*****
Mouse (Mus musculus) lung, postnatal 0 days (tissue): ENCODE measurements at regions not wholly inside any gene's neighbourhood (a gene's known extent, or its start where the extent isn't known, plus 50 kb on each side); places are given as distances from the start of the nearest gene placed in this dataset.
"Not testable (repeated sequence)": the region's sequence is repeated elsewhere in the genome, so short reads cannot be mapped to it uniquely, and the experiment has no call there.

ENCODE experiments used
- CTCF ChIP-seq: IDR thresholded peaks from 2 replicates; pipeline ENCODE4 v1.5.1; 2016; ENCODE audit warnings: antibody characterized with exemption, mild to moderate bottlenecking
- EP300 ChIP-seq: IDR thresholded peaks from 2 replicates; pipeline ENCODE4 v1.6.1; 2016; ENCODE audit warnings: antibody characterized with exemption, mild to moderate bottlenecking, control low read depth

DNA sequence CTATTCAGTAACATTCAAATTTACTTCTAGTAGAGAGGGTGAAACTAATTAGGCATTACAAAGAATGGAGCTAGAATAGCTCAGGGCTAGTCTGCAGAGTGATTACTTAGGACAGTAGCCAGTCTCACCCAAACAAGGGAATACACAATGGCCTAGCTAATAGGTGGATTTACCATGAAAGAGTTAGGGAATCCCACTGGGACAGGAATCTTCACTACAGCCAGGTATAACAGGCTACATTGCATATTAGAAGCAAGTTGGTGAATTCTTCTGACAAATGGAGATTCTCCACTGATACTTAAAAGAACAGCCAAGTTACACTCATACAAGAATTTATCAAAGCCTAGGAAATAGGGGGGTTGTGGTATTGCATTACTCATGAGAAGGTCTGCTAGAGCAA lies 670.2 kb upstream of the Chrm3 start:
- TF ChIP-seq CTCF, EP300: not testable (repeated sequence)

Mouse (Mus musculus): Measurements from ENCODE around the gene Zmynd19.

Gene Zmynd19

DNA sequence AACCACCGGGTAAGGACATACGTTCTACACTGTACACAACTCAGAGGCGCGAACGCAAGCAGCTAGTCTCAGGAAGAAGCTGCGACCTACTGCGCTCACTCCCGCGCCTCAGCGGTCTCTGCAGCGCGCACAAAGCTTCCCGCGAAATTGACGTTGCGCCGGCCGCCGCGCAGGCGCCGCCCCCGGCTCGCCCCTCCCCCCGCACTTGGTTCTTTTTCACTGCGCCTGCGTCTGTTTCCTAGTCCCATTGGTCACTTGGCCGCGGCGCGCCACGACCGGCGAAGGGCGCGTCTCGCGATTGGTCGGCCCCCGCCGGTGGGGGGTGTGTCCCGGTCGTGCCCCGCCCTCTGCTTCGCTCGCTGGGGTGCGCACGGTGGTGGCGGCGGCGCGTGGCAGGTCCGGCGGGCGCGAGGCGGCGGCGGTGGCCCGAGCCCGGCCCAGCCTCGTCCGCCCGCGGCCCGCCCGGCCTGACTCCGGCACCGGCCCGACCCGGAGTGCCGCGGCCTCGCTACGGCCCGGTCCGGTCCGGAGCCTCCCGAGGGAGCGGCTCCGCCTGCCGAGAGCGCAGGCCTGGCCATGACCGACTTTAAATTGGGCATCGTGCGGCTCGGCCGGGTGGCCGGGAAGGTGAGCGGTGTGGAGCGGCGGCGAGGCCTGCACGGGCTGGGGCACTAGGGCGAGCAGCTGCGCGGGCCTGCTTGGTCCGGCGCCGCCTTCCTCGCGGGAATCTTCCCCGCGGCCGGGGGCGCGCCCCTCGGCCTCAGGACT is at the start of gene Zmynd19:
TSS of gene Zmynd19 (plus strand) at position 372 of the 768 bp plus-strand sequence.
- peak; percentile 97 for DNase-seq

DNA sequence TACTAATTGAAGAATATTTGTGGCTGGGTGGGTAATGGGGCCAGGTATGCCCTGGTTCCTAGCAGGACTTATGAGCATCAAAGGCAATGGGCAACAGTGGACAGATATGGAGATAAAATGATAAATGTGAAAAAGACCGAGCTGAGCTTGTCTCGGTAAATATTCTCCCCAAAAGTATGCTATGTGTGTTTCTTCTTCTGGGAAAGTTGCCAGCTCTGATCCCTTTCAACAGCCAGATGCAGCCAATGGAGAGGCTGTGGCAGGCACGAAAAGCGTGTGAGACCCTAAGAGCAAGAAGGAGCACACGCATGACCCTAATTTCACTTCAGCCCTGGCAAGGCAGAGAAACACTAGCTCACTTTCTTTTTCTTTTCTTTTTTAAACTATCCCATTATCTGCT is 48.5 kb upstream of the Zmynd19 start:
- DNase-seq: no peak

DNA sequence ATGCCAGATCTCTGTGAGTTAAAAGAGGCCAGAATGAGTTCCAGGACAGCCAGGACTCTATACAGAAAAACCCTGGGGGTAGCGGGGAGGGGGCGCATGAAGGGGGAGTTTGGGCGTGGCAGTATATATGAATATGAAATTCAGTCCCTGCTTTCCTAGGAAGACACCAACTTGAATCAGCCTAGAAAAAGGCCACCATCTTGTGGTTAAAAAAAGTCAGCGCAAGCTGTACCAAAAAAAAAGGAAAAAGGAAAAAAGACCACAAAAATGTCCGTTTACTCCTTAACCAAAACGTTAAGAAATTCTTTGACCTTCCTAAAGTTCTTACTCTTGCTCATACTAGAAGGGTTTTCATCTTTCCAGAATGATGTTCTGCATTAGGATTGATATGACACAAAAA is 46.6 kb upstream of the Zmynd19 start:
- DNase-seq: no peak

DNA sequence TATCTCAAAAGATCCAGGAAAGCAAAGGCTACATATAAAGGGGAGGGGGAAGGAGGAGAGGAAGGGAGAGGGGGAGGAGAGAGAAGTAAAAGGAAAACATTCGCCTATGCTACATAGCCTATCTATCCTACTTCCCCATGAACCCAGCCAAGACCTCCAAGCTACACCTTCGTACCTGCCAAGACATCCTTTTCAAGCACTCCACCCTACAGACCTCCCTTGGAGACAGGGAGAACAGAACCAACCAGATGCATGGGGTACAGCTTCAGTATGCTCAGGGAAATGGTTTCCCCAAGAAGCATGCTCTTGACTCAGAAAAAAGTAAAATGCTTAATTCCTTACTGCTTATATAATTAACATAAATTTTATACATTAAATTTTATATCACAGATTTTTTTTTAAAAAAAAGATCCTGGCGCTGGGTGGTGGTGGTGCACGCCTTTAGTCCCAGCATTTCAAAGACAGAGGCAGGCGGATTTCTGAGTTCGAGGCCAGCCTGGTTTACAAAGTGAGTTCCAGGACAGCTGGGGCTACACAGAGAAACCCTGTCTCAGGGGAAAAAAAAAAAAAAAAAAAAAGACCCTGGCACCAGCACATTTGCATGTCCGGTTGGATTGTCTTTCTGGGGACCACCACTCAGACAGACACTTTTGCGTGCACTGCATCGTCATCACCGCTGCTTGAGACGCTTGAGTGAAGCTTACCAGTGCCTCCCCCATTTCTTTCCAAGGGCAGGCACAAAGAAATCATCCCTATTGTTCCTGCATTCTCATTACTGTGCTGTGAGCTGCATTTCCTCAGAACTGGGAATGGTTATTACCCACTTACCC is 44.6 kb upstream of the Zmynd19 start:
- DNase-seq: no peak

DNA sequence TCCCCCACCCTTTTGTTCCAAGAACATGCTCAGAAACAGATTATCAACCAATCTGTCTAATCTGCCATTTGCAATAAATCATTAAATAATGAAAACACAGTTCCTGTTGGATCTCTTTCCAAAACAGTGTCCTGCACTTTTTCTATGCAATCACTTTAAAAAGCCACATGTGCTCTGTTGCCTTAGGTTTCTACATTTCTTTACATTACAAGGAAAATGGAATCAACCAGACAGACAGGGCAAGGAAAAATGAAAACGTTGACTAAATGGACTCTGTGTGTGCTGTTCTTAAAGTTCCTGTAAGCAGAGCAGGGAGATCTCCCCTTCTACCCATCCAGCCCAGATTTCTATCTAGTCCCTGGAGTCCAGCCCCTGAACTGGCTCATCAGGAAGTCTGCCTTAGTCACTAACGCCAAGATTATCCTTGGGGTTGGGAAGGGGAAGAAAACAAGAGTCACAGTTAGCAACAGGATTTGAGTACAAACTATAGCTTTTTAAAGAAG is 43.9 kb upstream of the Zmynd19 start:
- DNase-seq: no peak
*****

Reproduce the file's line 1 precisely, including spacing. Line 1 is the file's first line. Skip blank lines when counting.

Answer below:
Mouse (Mus musculus) lung, postnatal 0 days (tissue): ENCODE measurements at regions not wholly inside any gene's neighbourhood (a gene's known extent, or its start where the extent isn't known, plus 50 kb on each side); places are given as distances from the start of the nearest gene placed in this dataset.